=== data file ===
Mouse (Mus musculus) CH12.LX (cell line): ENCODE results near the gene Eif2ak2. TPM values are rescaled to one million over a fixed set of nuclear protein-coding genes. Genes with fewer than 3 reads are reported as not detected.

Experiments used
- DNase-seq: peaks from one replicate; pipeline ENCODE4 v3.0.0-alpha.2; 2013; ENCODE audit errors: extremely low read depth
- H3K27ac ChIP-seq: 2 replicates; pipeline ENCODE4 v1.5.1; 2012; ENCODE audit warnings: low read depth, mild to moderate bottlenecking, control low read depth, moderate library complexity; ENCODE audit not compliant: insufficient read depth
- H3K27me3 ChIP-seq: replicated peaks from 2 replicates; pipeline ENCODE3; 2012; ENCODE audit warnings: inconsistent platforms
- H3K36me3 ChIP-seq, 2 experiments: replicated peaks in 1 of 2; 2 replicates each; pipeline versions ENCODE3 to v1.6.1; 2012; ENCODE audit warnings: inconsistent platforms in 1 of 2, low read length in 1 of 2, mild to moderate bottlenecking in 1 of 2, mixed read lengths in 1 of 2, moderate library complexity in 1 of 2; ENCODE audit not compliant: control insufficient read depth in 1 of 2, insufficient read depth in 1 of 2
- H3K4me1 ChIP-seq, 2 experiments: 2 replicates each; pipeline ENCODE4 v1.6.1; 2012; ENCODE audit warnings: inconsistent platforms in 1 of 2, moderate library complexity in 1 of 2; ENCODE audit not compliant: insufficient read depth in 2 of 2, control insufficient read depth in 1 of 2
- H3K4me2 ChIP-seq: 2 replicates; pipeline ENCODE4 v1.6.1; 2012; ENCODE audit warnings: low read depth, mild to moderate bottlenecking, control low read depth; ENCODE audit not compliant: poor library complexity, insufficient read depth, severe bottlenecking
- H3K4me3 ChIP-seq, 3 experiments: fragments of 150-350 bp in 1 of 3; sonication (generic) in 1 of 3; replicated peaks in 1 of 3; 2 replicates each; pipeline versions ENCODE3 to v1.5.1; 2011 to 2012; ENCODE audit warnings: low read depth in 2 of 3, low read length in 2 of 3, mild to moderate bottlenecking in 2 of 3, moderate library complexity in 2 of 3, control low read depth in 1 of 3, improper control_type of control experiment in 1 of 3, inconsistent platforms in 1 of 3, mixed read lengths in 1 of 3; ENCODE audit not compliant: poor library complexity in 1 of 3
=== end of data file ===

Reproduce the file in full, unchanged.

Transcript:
Mouse (Mus musculus) CH12.LX (cell line): ENCODE results near the gene Eif2ak2. TPM values are rescaled to one million over a fixed set of nuclear protein-coding genes. Genes with fewer than 3 reads are reported as not detected.

Experiments used
- DNase-seq: peaks from one replicate; pipeline ENCODE4 v3.0.0-alpha.2; 2013; ENCODE audit errors: extremely low read depth
- H3K27ac ChIP-seq: 2 replicates; pipeline ENCODE4 v1.5.1; 2012; ENCODE audit warnings: low read depth, mild to moderate bottlenecking, control low read depth, moderate library complexity; ENCODE audit not compliant: insufficient read depth
- H3K27me3 ChIP-seq: replicated peaks from 2 replicates; pipeline ENCODE3; 2012; ENCODE audit warnings: inconsistent platforms
- H3K36me3 ChIP-seq, 2 experiments: replicated peaks in 1 of 2; 2 replicates each; pipeline versions ENCODE3 to v1.6.1; 2012; ENCODE audit warnings: inconsistent platforms in 1 of 2, low read length in 1 of 2, mild to moderate bottlenecking in 1 of 2, mixed read lengths in 1 of 2, moderate library complexity in 1 of 2; ENCODE audit not compliant: control insufficient read depth in 1 of 2, insufficient read depth in 1 of 2
- H3K4me1 ChIP-seq, 2 experiments: 2 replicates each; pipeline ENCODE4 v1.6.1; 2012; ENCODE audit warnings: inconsistent platforms in 1 of 2, moderate library complexity in 1 of 2; ENCODE audit not compliant: insufficient read depth in 2 of 2, control insufficient read depth in 1 of 2
- H3K4me2 ChIP-seq: 2 replicates; pipeline ENCODE4 v1.6.1; 2012; ENCODE audit warnings: low read depth, mild to moderate bottlenecking, control low read depth; ENCODE audit not compliant: poor library complexity, insufficient read depth, severe bottlenecking
- H3K4me3 ChIP-seq, 3 experiments: fragments of 150-350 bp in 1 of 3; sonication (generic) in 1 of 3; replicated peaks in 1 of 3; 2 replicates each; pipeline versions ENCODE3 to v1.5.1; 2011 to 2012; ENCODE audit warnings: low read depth in 2 of 3, low read length in 2 of 3, mild to moderate bottlenecking in 2 of 3, moderate library complexity in 2 of 3, control low read depth in 1 of 3, improper control_type of control experiment in 1 of 3, inconsistent platforms in 1 of 3, mixed read lengths in 1 of 3; ENCODE audit not compliant: poor library complexity in 1 of 3